See You On the Radio
I have big news.
Listen to me reading today’s Substack:
I've been waiting a while to tell you this. Yesterday, I started training for my new position as Weekend Edition Host & Reporter for WXXI Public Media, the NPR affiliate here in Rochester. It feels surreal even to say it (and I'm sure my weekend shifts that begin before 6am will feel even more surreal ... cue the coffee machine).
In many ways, this is a dream come true.
I started getting alerts for public media jobs a couple of years ago, but they were always based somewhere far from where I lived. Coincidentally, around that time, I also began regularly connecting with someone who worked for NPR—and she told me she thought I would make a great radio host. Really? You think so?
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Prior to that time in my life, radio was always something I wanted to do, but only in some vague sense. I'm in my 40s, and although I have 13 years of podcasting experience, that brand of broadcast journalism is not something I've dabbled with before.
When I told my brother about my new gig, he was thrilled, but also (in true older brother fashion) perplexed. I explained to him that there's not as hard a line between podcasting and radio broadcasting as there once was, and that my new role at WXXI is equal parts hosting, writing, and creating and pitching stories—the latter of which I have ample experience with, thanks mostly to my work at VegNews.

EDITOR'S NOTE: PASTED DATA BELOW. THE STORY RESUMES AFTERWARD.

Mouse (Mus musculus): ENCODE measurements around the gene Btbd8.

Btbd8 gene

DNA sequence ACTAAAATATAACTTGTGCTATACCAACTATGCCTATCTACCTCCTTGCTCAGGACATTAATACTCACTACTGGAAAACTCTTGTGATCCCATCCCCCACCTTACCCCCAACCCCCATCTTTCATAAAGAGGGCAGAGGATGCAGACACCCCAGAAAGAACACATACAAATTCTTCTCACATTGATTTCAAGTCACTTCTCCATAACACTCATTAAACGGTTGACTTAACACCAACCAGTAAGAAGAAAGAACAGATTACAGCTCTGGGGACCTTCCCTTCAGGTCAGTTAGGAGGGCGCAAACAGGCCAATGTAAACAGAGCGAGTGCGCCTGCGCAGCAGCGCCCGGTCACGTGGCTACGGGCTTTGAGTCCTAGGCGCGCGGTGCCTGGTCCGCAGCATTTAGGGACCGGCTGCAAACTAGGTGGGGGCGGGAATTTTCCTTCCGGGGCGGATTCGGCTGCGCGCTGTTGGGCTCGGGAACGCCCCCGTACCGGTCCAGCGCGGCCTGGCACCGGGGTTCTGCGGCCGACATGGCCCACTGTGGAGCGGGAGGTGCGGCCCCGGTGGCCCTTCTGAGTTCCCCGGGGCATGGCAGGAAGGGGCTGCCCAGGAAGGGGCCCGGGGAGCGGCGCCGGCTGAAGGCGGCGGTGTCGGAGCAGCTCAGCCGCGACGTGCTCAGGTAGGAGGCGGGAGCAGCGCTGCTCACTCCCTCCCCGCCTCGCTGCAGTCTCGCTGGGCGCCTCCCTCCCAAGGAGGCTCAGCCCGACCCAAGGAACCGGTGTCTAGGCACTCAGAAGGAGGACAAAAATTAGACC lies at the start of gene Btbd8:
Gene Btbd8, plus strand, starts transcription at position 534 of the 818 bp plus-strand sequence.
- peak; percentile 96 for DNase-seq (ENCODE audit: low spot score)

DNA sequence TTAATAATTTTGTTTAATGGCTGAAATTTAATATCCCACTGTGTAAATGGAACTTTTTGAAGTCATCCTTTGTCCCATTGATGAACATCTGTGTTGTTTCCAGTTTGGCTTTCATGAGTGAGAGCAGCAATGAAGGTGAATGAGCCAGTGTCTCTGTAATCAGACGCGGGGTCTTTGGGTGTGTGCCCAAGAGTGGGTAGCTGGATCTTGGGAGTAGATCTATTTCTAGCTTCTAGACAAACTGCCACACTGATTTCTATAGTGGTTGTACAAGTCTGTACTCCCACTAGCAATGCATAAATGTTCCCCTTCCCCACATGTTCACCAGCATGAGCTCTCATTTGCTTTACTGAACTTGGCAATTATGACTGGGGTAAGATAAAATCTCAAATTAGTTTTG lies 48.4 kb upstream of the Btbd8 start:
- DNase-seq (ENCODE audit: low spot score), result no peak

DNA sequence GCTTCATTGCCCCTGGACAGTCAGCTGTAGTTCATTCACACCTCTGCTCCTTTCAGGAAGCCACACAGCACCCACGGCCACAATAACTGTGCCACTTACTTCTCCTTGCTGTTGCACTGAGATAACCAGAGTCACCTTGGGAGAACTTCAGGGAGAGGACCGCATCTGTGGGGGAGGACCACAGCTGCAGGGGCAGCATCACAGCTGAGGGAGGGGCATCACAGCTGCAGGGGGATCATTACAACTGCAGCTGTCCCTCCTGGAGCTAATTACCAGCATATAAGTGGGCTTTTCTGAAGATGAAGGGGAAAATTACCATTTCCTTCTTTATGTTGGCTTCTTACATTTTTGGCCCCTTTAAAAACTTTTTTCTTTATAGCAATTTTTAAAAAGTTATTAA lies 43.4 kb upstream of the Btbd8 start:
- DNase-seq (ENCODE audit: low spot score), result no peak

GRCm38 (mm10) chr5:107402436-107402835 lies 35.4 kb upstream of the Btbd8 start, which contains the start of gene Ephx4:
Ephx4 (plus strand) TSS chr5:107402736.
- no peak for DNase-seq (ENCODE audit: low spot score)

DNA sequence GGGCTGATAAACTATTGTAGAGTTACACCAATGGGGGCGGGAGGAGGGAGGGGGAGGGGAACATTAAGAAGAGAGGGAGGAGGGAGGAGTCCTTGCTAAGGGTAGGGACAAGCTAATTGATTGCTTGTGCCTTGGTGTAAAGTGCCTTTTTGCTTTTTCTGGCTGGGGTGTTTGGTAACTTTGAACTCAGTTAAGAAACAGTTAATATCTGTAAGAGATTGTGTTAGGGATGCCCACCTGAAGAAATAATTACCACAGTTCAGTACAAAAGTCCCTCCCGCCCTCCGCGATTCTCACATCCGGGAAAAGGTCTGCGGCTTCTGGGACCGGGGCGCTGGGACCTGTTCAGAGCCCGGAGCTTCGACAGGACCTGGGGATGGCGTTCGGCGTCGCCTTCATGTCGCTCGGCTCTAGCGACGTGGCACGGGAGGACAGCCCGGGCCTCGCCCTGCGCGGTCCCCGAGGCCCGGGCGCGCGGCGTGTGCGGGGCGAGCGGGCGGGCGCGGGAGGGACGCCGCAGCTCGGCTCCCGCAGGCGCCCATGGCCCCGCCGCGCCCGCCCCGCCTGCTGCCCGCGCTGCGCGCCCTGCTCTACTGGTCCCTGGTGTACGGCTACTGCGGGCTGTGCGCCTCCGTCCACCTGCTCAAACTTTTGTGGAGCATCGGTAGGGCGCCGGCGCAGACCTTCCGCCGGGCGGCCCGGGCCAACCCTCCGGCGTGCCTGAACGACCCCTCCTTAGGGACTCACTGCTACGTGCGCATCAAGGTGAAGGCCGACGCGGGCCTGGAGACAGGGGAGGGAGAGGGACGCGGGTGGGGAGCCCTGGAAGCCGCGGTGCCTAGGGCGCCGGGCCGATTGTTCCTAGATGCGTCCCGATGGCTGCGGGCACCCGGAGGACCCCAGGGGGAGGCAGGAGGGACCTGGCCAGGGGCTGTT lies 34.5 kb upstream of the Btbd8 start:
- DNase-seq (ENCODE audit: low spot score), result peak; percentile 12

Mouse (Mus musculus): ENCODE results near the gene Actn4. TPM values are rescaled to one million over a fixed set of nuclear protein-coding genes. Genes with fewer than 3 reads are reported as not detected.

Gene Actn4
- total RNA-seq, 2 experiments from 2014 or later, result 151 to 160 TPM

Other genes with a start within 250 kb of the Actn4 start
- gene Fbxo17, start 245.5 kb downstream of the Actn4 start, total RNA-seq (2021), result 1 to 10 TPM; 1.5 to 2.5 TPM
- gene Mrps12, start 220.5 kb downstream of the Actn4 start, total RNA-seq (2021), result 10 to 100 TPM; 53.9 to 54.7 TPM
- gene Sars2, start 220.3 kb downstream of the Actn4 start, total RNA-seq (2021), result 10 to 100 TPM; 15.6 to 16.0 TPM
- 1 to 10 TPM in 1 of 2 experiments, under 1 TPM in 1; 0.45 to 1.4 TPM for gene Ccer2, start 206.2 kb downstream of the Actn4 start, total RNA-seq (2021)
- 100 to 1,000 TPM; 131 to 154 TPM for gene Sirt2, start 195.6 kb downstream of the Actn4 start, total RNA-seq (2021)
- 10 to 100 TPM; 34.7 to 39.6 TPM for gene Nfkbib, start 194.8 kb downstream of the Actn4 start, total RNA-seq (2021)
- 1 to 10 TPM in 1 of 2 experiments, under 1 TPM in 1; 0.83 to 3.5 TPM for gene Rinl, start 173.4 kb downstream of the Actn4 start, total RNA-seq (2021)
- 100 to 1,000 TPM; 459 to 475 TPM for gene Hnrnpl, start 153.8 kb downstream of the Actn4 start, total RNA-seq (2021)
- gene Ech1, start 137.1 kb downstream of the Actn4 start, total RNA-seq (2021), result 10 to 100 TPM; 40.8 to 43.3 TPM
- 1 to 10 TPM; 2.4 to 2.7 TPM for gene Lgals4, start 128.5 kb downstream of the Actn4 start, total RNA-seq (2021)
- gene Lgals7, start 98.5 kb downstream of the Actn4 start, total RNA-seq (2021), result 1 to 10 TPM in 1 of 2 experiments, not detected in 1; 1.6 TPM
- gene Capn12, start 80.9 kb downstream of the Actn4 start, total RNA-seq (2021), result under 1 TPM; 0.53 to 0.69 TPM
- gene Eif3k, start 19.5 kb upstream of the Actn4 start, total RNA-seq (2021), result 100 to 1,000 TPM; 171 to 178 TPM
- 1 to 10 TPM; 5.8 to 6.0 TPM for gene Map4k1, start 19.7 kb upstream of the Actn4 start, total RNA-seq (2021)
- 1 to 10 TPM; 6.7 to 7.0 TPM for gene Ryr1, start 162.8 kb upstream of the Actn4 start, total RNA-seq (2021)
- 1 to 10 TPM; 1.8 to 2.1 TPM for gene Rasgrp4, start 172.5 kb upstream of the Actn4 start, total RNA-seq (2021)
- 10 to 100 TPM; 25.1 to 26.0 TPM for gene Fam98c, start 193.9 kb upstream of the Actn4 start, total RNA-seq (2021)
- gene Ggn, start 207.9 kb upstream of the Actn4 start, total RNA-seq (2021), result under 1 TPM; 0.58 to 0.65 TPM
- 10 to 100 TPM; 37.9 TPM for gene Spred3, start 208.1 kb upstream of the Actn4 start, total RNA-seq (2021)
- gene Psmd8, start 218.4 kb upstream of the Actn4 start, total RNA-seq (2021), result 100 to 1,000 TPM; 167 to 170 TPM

As I heard myself explaining this to my brother, I realized that perhaps radio isn't as far a cry as I had thought. The more I thought about it, the more it sunk in that I seemed to be a pretty great fit—and my somewhat random background working in various aspects of media-making seemed to be coming together quite nicely in this new (to me) tendril of media.
And so here I am: learning how to use a master control board, which is perhaps the most intimidating part, but I'm up for the challenge (that said, please email me if you have experience with master control so I can pick your brain). The few people I've told about this job (prior to this announcement) have asked me when they can listen to me on the air (which, of course, also streams online). It's unclear right now exactly when I’ll start in that capacity, but my guess is my mic will be hot beginning early in the new year. I promise to keep you posted.
This new hat that I'll be wearing will become a part of the rest of my hat collection. And in case you think I'm nuts, rest assured that even though I do have quite the collection (which includes authoring, co-hosting and helping to run Our Hen House, hosting the forthcoming VegNews podcast and keeping up with my advice column, consulting for Kinder Beauty, and executive coaching), rest assured that I have been working hard with my team to delegate what I can, drop what I can, and manage my schedule so that I have proper time off to refuel.